Practice perspectives are a particular way of viewing and thinking about the practice of social work. By offering a conceptual lens of social functioning, these frameworks focus on particular, recognizable features of a situation in order to offer guidance on what might be important considerations. Two in particular are noteworthy in their common use to assess relationships between people and their environment:
Just as ecology seeks to explain the reciprocal relationship between organisms, the ecosystems perspective assumes that human needs and problems are generated by the transactions between people and their environments. To understand a client’s problems, the social worker must understand his or her environmental context:
- The individual exists within families,
- Families exist within communities and neighborhoods,
- Individuals, families, and neighborhoods exist in a political, economic, and cultural environment, and it follows that
- The environment impacts the actions, beliefs, and choices of the individual.
So the problems that people face arise from life transitions, environmental forces, and interpersonal pressures; when a social workers is faced with a client who is having trouble functioning within their environment, then emphasis is placed on adapting the client’s ability to exchange information and energy with their environment. Unlike systems theory, which takes a broad perspective on equilibrium within a system, this model emphasizes active participation with the environment.
The second primary perspective, the strengths perspective assumes that every individual, family, group, organization, and community has identifiable strengths. By focusing on these strengths, clients can grow and overcome difficulties. Given the internal nature of strength, clients are usually the best experts about what types of helping strategies will be effective or ineffective; as such, the social worker in this situation is more of a facilitator.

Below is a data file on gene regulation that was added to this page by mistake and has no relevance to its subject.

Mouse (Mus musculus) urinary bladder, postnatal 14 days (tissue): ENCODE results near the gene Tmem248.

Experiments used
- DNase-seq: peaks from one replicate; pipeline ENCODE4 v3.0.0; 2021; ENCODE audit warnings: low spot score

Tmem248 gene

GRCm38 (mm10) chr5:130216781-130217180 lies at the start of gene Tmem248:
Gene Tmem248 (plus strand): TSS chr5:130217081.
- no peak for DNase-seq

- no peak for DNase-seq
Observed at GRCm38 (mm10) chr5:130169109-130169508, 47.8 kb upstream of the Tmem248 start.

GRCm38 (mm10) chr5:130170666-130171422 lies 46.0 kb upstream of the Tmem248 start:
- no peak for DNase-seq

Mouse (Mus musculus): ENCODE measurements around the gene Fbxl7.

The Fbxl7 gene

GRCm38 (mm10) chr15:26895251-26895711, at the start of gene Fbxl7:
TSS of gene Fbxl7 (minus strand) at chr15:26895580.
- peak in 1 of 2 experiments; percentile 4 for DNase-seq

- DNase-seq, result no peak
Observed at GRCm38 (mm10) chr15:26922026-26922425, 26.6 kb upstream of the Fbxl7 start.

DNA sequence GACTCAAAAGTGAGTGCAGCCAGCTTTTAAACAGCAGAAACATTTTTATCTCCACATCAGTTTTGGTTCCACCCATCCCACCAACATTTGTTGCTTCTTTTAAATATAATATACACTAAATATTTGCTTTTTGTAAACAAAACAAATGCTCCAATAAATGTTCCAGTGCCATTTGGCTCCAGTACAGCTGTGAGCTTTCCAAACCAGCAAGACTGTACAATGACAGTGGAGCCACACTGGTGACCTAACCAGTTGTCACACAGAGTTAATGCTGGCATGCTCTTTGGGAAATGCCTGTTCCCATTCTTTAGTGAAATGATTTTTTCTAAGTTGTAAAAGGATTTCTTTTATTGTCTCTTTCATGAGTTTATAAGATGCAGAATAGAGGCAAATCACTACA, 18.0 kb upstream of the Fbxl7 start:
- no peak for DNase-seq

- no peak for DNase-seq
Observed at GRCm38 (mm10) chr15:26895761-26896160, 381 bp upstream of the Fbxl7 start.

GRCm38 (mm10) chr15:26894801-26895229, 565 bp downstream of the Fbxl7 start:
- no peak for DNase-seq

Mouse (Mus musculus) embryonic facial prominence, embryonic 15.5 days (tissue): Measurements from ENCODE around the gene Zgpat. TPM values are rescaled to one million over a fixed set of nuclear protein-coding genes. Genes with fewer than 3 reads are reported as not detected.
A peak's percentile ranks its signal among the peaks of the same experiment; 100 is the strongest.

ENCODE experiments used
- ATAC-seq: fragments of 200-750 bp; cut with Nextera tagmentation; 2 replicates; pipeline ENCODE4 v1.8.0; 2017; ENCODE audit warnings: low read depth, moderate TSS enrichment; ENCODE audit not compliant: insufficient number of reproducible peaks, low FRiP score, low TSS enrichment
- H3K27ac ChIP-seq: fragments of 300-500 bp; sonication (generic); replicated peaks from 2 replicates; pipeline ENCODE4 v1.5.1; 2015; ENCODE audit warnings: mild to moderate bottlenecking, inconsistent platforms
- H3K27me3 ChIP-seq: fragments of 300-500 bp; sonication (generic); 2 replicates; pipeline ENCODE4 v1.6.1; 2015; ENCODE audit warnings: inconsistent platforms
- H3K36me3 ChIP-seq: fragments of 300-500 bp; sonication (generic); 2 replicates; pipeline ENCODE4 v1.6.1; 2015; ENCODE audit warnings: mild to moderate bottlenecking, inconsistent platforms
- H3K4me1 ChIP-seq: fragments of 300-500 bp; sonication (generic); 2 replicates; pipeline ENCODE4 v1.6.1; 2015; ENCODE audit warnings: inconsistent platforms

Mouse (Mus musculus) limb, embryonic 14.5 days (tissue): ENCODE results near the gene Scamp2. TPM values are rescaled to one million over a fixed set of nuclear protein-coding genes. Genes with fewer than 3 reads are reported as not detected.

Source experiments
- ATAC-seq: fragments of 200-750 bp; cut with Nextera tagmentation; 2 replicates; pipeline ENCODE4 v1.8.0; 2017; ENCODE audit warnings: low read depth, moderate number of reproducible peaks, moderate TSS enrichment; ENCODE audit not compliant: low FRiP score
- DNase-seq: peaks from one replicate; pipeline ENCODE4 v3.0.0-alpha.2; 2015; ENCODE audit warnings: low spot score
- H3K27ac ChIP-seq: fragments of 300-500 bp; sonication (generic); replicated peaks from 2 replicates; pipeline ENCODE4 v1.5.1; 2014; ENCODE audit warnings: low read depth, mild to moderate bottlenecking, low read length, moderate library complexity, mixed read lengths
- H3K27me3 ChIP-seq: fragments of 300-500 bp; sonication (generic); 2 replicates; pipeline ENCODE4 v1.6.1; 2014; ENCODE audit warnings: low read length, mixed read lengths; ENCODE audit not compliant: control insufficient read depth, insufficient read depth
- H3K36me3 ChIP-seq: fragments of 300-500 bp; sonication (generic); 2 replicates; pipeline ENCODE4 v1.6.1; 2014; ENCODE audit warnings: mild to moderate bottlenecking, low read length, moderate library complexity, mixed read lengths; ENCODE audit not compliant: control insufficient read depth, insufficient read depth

The third primary perspective, the feminist perspective takes into account the role of gender and the historical lack of power experienced by women in society. Social workers who employ a feminist perspective emphasize the need for equality and empowerment of women in our society.
While theories help explain why a problem is occurring, dozens of social work practice models are used to address the problems themselves. Based on these theories (and others), these models are step-by-step guides for client sessions, much like a recipe or a blueprint for how to effect change. The social worker’s choice of perspective will influence their choice of both theory and model. A few common practice models include:
- Problem solving: The social worker helps the client understand the problem, brainstorm possible solutions, pick a solution, try it out, and evaluate effectiveness.
- Task-centered: The social worker helps the client break down the problem into achievable tasks, using rehearsals, deadlines, and contracts to maintain drive and motivation.
- Solution-focused: The social worker and client first identify the solution—the desired future—then work together to establish the steps that will lead to the solution.
- Narrative: Working off the assumption that as an individual’s life story takes shape, it emphasizes certain elements (either positive or negative) over others, social workers help clients “re-author” their own life by reexamining oft-told stories to get at a more basic truth.
- Crisis: The social worker and client work to reduce the impact of an immediate crisis, learn to more effectively respond to the impact of a stressful event by employing both internal and external resources, and restore the individual to a pre-crisis level of functioning.
What are the educational requirements for a social worker?To become a Licensed Social Worker (LSW), an applicant must have at least a bachelor’s degree in social work and pass the national examination administered by the Association of Social Work Boards (ASWB).
When looking for programs, it’s important to keep a few factors in mind:
- Is the program accredited?
- Will the program prepare you for licensure and other exams?
- Does the program offer online or hybrid courses for working and non-traditional students?
Below we’ve listed popular accredited programs in social work that meet these factors:
Sacred Heart University
The Catholic University of America